Saturday 28 May 2016 - Geneva Switzerland
Member State dIscussions on the synergies between the World Health Assembly and the Conference of the Parties (COP) to the WHO Framework Convention on Tobacco Control (FCTC) were finalised this morning. UICC delivered a joint statement on behalf of the Framework Convention Alliance and Alzheimer's Disease International supporting the principle that the WHO governing bodies and WHO FCTC should be periodically updated on each other's activities and relevant decisions. Member States adopted a resolution to this effect, and this issue will be brought up again for review at the 70th World Health Assembly in 2017.
UICC also delivered a statement (click here to read in full) during Member State discussions on progress in implementing the 2014 Resolution on palliative care.
UICC drew particular attention to the UNODC/WHO/UICC joint global programme for improving access to controlled medicines for pain and palliative care. With support from the Australian government, a first investment in Ghana has united stakeholders to develop an action plan and initiate a series of pilot activities. Work has also begun in Timor-Leste, and seed funding from Belgium will support the same in the Democratic Republic of Congo. UICC noted that a sense of urgency and additional resources are required to support Ghana in implementation of vital pain relief and palliative care services and to replicate this successful model elsewhere.
Whilst congratulating Member States and the WHO Secretariat on efforts to create new guidance, tools, and training on palliative care, UICC empahsised the need for member states and WHO to prioritise the development of palliative care and that resources are earmarked to accelerate this process. UICC recommended specifically that:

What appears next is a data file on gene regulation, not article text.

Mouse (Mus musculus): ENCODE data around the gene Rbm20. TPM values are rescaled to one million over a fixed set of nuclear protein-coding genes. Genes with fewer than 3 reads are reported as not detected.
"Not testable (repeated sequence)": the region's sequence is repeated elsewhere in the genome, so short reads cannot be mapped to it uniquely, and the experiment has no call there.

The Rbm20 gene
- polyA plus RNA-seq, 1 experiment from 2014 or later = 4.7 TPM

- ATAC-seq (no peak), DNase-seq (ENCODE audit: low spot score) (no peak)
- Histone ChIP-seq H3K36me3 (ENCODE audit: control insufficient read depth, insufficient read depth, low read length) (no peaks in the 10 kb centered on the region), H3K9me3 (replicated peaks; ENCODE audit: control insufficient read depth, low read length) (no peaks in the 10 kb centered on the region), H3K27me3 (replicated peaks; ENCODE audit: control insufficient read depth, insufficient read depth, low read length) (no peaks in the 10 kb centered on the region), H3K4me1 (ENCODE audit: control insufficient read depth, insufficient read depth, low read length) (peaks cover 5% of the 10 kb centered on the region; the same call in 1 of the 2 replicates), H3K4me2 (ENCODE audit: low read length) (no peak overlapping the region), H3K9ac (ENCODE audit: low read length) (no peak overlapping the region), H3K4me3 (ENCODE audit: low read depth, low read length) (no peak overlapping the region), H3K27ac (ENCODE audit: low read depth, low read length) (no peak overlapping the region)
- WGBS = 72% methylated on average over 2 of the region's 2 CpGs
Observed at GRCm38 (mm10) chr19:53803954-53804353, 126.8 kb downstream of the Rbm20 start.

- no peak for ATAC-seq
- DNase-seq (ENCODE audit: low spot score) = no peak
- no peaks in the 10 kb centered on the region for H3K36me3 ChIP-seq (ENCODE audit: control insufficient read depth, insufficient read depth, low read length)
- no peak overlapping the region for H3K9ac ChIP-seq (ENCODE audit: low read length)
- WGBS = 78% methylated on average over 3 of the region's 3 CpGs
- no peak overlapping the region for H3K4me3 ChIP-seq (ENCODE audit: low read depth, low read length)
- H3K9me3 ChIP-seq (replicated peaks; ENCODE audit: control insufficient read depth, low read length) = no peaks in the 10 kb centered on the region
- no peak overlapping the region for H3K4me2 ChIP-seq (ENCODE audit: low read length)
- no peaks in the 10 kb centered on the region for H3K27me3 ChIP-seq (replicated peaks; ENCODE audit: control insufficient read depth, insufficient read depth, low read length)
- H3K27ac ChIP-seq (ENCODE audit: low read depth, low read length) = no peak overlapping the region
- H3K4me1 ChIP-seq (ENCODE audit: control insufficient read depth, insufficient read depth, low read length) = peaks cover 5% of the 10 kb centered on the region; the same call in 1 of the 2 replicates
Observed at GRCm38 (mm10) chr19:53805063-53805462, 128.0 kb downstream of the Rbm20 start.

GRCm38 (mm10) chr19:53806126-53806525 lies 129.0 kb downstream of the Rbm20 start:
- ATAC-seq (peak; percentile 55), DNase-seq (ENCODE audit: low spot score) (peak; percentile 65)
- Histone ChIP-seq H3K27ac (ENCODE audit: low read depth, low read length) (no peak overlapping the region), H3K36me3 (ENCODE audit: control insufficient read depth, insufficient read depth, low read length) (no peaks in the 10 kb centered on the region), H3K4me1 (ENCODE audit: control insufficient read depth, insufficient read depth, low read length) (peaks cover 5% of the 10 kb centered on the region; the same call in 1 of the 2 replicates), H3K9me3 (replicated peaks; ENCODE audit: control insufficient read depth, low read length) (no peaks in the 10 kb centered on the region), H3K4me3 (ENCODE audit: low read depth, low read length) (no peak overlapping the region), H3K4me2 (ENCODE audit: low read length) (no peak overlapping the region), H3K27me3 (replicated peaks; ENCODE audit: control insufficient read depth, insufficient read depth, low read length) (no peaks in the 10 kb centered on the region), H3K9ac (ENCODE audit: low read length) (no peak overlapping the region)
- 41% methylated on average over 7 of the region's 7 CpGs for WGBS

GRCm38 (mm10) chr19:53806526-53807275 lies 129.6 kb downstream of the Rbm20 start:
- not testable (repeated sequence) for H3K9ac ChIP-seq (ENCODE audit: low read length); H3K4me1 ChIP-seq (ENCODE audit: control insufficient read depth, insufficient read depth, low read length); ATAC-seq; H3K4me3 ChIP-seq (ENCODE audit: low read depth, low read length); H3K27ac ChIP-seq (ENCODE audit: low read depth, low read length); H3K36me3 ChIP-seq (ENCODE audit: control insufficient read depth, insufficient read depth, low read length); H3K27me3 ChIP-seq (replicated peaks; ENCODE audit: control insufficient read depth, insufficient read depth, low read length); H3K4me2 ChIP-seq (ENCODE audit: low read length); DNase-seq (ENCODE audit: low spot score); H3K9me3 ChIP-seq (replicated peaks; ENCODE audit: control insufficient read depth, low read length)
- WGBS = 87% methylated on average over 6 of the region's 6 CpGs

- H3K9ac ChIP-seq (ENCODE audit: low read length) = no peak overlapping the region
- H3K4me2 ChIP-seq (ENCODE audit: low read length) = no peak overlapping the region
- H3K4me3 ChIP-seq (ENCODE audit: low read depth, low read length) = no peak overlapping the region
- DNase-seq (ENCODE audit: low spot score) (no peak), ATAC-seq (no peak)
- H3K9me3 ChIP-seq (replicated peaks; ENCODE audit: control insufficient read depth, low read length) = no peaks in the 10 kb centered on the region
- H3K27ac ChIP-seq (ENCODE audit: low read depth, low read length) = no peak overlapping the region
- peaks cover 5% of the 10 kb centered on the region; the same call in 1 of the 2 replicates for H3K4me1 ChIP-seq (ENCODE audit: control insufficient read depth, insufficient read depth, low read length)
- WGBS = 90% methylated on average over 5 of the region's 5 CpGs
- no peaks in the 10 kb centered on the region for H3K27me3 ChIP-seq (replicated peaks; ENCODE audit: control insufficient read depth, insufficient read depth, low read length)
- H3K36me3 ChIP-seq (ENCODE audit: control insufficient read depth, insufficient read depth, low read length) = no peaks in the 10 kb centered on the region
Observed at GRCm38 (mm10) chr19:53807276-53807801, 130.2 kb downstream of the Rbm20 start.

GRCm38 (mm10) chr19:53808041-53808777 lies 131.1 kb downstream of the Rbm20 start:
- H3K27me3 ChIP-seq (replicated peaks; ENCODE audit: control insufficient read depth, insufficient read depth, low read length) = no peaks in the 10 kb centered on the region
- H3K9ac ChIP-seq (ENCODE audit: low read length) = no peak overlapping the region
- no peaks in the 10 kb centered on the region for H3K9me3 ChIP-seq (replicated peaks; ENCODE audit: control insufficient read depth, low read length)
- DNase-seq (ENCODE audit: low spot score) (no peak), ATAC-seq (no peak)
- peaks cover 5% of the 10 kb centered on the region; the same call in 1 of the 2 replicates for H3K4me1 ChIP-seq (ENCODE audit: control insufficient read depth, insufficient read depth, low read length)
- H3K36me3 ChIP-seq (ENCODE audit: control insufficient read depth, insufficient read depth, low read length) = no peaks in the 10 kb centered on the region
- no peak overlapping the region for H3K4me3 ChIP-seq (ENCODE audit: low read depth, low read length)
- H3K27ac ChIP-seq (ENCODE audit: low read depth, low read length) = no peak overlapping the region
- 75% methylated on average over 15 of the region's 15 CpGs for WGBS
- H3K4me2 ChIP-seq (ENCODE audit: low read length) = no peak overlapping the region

Friday 27 May 2016 - Geneva, Switzerland
UICC followed today's discussions related to access to essential medicines, and delivered a statement (click here to read in full) focused on shortages of medicines, and the quality and safety of children’s medicines.
Noting that shortages of medicines for adults and children are a significant public health challenge with grave consequences for health, UICC welcomed Member States’ report and draft resolutions on this issue. UICC drew addition to the 2015 update of the WHO Model List of Essential Medicines which now numbers 46 cancer medicines in total and covers therapy for approximately 70% of childhood cancers.
While only a first step in ensuring the availability, affordability, quality assurance and rational use of children’s medicines, the Model List is an important tool which needs to be maintained regularly to remain relevant and provide a robust guide to the selection of priority medicines, particularly in low income settings.
UICC highlighted that the quality and safe use of medicines must be given careful attention, particularly appropriate dosage forms for children and adolescents, and encouraged Member States and the WHO Secretariat to continue to drive forward efforts in this area.
Thursday 26 May 2016 – Geneva, Switzerland
Agenda item 12, focusing on NCDs, has been pushed to tomorrow, with today’s discussions continuing on preparedness, surveillance and response and promoting health through the life course.